The northeastern monsoon brought with it a biting cold and I felt it pierce through my not-so-thick jacket when I hopped out of the bus. Nevertheless, even the dropping temperature was not discouraging enough especially upon setting eyes on the giant statue of Gautama Buddha sitting on an enormous lotus throne at the summit of a small plateau in Lantau Island, Hong Kong.
One doesn’t need a keen eye to notice that the lotus flower is the dominant motif at Ngong Ping and it’s not difficult to understand why. The lotus is probably the most significant flower in Buddhism, a symbol of purity, fortune, faithfulness, and enlightenment. Because it grows in murky, muddy, water, it is also admired for its ability to survive and even thrive in the most unforgiving conditions. Everywhere I looked, I would catch an image of the lotus flower — painted and sculpted, concrete and metal, big and small.
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How to Get to Ngong Ping
Ngong Ping has become one of the most popular tourist destinations in Hong Kong. Lying on top of a hill, this attraction is accessible via a gondola lift (Ngong Ping 360), which was closed for maintenance when we visited. (Why does it always happen to me?) Had we been fortunate enough to get on one of the cable cars, we would have experienced the 5.7 kilometer journey from Tung Chung Center to Ngong Ping over a vast greenery and rocky climate with a spectacular panoramic views of Lantau Island and other points of interest including the North Lantau Country Park, the Hong Kong International Airport, and some of the island’s subtropical beaches. It would have been nice, I guess. The Poor Traveler and his friend were forced to take the bus (No. 23) to the site at Tung Chung Town Center near the MTR Station (HKD 17). The bus hit the tortuous but scenic road to Ngong Ping and we were still able to catch glimpses of the beaches!
Tian Tan Buddha
Of all the many interesting things in Ngong Ping, the most arresting is definitely the Tian Tan Buddha. Also known as the Big Buddha, this enormous statue towers at 112 ft tall (34 m), weighs 250 metric tons, and is made from 202 pieces of bronze. It is widely regarded as one of the biggest bronze statues of Buddha in the world.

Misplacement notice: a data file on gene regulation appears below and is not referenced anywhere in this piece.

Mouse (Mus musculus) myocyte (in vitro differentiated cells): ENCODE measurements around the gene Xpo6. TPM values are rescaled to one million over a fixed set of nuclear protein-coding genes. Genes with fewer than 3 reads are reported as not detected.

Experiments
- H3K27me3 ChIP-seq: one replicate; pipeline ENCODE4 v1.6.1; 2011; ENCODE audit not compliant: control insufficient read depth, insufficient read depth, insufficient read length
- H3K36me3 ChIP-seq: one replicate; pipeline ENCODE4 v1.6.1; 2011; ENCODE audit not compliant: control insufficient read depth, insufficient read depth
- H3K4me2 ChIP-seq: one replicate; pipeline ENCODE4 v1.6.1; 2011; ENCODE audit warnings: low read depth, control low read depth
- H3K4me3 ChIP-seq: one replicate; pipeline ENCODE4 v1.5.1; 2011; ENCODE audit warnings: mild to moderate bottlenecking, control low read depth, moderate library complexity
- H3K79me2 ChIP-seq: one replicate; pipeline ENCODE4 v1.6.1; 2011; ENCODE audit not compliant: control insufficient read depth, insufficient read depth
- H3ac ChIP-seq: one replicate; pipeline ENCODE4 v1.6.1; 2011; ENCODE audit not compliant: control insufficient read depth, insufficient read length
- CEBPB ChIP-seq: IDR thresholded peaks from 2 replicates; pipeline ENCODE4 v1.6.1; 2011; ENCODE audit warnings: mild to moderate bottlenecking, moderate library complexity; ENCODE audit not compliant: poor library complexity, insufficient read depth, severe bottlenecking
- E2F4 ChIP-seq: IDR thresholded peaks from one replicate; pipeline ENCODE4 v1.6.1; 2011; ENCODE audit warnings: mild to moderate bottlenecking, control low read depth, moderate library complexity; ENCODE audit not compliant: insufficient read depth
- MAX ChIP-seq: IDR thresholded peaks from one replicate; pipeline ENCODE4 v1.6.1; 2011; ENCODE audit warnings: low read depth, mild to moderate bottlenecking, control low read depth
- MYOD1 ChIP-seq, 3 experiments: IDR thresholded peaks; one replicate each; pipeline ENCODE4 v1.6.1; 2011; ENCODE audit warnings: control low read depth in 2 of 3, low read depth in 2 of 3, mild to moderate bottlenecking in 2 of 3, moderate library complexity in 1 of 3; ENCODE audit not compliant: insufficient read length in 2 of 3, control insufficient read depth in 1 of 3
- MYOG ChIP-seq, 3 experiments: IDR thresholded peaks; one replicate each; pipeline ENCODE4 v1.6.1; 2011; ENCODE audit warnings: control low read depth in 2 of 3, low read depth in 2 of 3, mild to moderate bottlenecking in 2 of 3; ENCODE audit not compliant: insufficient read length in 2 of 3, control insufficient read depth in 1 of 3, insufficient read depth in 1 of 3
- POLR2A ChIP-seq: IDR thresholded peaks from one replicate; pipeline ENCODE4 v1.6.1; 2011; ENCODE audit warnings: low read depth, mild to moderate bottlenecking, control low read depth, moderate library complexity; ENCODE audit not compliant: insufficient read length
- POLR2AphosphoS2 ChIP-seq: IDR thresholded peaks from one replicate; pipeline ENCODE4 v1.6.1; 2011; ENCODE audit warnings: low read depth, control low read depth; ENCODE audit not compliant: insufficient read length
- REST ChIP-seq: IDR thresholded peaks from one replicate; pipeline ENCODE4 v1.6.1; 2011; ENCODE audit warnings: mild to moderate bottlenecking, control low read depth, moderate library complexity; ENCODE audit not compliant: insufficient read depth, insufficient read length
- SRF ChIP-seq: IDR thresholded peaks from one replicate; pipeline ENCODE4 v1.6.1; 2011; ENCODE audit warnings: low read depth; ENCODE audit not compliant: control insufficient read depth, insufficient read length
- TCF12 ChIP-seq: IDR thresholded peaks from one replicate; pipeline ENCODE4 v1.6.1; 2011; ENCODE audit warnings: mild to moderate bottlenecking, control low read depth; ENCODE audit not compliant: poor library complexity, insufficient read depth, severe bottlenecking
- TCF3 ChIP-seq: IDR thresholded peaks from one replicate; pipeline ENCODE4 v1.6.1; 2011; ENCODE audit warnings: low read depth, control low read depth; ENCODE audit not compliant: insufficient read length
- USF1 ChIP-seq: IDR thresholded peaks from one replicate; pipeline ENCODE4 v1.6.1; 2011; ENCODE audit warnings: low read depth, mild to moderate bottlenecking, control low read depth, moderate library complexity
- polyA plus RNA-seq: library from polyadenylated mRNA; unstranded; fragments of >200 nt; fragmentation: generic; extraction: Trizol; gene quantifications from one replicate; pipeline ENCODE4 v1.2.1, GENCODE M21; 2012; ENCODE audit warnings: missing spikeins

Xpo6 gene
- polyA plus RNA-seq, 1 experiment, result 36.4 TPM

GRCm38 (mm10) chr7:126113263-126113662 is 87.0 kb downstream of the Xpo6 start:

Built in 1990 and completed in 1993, the Tian Tan Buddha is the center of the Buddhist faith in Hong Kong. It is named after the Early Mount of Tian Tan in Beijing. The Buddha is seated on an enormous lotus flower that crowns a massive altar. It is girdled by six large statues, collectively known as “Offering of the Six Devas,” each offering music, lamp, ointment, fruit, flowers, and incense. A 240-step staircase runs across the slope to the Big Buddha and visitors may choose to climb it to have a closer look at the giant statue.
Po Lin Monastery
Just across the Tian Tan Buddha stands the Po Lin Monastery. Founded in 1906 by three monks from Jiangsu, China, this Buddhist monastery was originally named the “Big Hut.” Today, it is considered “the Buddhist World in the South” and is one of the most significant Buddhist Sanctums in the region. The monastery ground is huge, ornamented with concrete benches, giant joss sticks, and richly designed censers. Inside the temple are three bronze Buddha statues, each representing a life of Buddha.
Ngong Ping Village
On the other end of the plateau lies Ngong Ping Village, a charming cultural hamlet that features Walking with Buddha and the Monkey’s Tale Theatre. The village also harbors several souvenir shops and restaurants.
On the way back to the bus terminal, we spotted a bull crossing the street just behind Ngong Ping Village. It was something we didn’t expect to see here. But none of what we have seen here we actually expected, to be honest. As our bus turned and headed back down, I peeked and gave one last look at the Tian Tan Buddha and the gigantic lotus throne, wishing for good fortune. I rubbed my palms together to fight the cold and began writing a message on the postcard I purchased from one of the stores. Alas, the post office near Tung Chung was closed.
How to get there: Take the MTR to Tung Chung Station and take the cable car to Ngong Ping (HKD 135). If the cable car is closed for whatever reason, you may take Bus 23 parked near Tung Chung Town Center (HKD 17).